Stage 4. Group Play. Group play, another concept borrowed from pediatric colleagues, is defined as cooperative group engagement in similar health profession activities with other health professionals where learning occurs with and from each other.

Stage 5. Cultural Transformation. Cultural transformation, is defined as planned cooperation, coordination, and collaboration by teams of health professionals to improve patient care [7,12].


The process of interprofessional education and practice development is progressive, presents challenges (opportunities for review, revision, and refinement), and requires periodic self-assessment and realignment of the processes to achieve and maintain Stage 5 IPE Cultural Transformation. Suggestions for progressing along the journey are as follows:

Stage 1. Awakening. The process for IPE development begins with the faculty and educational/practice administrators realizing the usual pedagogies for health professions education do not effectively promote achievement of the expected interprofessional outcomes, e.g., functioning as a member of a collaborative practice team and moving health systems from a pattern of fragmented care delivery to a strengthened model designed to achieve improved health outcomes. The “signs” of interprofessional development awakening for educational and practice faculty and administrators include such evidence as conversations about the shift in educational professsional accreditation agency focus from current pedagogies to interprofessional learning pedagogies. Experiences of awakening for faculty at a large health sciences university and educational administrators began in the School of Nursing (SON) with review of the publications, To Err is Human: Building a Safer Heath System [5] and Crossing the Chasm: A New Health System for the 21st Century [6].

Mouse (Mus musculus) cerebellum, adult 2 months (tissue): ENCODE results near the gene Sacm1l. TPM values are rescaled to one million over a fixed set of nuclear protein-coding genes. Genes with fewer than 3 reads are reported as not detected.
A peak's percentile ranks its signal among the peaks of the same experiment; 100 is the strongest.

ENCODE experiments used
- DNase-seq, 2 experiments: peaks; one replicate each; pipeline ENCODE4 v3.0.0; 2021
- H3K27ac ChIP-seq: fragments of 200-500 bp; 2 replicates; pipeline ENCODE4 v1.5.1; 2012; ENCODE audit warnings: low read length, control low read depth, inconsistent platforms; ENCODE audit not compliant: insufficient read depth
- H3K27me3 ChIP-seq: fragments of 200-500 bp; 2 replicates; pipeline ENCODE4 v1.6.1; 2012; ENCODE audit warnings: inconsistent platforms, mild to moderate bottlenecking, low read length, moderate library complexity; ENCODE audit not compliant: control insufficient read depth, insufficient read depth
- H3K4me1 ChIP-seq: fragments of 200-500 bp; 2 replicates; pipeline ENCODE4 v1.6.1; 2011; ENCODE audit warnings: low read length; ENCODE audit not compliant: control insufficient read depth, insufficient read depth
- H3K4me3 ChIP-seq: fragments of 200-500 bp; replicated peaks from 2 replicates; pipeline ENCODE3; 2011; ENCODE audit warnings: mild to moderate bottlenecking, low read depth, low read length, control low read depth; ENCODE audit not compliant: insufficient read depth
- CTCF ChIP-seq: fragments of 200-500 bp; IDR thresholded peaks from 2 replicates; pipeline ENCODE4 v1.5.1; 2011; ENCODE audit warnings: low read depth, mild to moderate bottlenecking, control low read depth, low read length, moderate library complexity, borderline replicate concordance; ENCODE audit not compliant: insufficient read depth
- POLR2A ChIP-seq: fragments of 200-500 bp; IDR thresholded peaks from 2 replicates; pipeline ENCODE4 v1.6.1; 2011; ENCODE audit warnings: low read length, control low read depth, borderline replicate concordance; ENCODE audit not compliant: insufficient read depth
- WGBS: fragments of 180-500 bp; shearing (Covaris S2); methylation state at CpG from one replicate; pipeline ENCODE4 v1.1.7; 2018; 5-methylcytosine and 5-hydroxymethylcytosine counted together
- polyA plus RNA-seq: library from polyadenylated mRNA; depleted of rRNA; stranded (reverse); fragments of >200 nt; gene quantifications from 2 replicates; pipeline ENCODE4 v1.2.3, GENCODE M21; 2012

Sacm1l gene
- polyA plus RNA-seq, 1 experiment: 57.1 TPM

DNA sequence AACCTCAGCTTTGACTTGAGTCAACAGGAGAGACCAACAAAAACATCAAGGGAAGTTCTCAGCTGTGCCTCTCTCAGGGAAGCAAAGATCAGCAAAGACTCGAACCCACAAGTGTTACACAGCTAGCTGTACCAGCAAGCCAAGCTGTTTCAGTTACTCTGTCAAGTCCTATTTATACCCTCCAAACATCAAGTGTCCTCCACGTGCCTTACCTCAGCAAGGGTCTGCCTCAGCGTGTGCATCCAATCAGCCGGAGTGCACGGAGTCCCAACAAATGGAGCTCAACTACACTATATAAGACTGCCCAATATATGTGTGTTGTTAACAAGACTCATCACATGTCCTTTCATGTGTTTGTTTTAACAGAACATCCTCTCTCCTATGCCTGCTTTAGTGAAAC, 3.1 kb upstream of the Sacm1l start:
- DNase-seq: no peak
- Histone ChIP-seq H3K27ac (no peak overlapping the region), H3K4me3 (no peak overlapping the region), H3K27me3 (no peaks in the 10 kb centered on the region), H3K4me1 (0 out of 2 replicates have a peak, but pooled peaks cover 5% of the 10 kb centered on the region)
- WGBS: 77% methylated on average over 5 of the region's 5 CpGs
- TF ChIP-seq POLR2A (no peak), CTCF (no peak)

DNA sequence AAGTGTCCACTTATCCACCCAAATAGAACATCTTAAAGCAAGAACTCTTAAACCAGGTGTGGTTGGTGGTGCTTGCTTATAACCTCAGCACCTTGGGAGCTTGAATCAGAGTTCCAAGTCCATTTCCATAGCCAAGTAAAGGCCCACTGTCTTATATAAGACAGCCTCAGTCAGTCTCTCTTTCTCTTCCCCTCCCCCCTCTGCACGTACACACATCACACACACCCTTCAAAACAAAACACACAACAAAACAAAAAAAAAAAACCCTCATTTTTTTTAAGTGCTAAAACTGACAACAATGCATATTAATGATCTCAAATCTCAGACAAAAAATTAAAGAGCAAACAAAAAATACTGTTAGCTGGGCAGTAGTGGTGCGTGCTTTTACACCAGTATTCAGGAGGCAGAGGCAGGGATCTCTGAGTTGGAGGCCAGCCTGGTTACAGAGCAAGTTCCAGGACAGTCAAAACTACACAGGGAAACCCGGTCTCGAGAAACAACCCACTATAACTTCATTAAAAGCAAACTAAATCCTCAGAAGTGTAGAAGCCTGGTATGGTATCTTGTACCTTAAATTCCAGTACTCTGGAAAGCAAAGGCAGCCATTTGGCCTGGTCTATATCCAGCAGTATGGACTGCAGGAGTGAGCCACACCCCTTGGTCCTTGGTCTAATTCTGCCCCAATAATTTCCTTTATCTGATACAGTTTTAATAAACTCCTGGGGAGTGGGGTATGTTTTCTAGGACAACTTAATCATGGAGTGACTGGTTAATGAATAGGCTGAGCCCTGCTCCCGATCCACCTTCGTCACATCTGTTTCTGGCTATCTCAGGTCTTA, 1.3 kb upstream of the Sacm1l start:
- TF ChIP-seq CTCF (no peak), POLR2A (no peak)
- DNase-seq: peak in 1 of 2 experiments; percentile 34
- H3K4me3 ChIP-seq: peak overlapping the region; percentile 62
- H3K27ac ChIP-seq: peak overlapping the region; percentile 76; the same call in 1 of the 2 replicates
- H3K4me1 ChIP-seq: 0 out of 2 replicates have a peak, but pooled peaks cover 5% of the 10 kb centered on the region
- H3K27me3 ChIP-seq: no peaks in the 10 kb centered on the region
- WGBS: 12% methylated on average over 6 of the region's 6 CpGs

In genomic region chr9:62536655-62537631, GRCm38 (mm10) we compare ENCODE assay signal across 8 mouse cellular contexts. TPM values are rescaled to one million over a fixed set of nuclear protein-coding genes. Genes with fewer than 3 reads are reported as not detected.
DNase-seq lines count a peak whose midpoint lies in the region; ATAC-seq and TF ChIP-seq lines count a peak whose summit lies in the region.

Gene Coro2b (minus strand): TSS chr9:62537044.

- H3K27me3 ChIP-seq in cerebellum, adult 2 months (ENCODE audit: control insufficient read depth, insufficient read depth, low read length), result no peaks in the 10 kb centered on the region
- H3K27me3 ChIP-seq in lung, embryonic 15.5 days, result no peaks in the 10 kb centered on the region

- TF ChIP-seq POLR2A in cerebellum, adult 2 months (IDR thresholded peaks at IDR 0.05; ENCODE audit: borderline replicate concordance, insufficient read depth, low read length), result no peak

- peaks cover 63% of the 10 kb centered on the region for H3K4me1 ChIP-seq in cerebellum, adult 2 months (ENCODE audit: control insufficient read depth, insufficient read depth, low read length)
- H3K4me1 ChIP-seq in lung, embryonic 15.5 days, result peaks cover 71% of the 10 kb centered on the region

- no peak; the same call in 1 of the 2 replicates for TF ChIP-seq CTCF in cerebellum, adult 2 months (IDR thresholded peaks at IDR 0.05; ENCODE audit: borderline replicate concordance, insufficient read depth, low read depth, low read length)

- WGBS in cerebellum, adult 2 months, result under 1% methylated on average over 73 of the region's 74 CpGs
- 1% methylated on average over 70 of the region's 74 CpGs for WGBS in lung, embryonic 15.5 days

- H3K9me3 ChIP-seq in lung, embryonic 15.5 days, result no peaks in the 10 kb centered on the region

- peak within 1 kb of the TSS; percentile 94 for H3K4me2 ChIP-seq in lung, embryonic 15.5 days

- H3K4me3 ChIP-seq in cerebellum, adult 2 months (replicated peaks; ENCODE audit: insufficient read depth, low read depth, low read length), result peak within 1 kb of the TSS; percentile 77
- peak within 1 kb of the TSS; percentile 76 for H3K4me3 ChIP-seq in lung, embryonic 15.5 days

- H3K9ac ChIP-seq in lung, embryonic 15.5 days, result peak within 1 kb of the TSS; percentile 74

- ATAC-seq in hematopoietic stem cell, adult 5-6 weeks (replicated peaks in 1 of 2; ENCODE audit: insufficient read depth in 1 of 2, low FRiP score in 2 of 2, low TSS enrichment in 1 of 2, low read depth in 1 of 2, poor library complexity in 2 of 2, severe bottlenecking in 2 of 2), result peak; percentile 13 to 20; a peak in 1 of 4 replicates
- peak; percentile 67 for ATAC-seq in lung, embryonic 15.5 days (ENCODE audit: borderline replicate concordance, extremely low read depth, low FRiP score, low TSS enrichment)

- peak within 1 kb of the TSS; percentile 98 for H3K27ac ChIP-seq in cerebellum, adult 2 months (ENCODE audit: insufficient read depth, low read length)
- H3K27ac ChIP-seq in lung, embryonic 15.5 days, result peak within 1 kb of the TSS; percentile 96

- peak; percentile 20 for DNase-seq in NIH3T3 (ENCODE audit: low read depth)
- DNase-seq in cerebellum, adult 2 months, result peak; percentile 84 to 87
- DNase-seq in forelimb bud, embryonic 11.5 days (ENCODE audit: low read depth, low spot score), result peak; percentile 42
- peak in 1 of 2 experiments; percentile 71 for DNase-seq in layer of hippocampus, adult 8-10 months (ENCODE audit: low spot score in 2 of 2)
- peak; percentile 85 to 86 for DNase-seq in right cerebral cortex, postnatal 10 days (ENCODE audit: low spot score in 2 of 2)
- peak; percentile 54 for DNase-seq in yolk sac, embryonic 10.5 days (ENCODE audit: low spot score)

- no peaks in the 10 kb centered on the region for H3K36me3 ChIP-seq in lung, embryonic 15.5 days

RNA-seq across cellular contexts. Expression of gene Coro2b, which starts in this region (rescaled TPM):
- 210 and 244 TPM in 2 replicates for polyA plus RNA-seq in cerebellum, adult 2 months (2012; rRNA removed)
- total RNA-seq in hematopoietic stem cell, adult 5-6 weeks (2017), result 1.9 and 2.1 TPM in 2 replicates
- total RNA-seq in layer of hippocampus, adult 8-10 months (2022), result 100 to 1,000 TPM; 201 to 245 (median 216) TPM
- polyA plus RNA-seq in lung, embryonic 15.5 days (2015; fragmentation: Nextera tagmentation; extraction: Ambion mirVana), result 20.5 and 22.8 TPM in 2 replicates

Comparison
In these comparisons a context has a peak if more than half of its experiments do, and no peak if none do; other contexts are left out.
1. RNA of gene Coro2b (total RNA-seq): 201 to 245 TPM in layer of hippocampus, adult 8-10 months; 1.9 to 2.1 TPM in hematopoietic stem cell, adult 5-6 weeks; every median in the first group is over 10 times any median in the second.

The SON adopted as student learning outcomes for the BSN and MSN graduates the IOM [1] recommendations for health professions competencies listed below:

• Provide patient-centered care;

• Work as an effective member of interprofessional teams;

• Employ evidence-based practice (EBP);

• Apply quality improvement measures;

• Utilize informatics;

• Provide safe care.

Adopting the IOM recommended competencies stimulated rich conversations among faculty in the SON and with faculty from other schools in the health sciences center. Suggestions for progressing through the Awakening stage for administrators and faculty are as follows:

• Negotiation with the CEO to present the notion of IPE to the institutional leadership council first (rather than trying to get buy-in of the institutional leadership members by SON faculty conversations with other health-related departmental faculty and leaders);

• Institutional CEO-initiated conversations for changing health-related professions education preparation of graduates to meet the IOM recommendations for student learning outcomes;

• Alignment of curricula with accrediting agency criteria.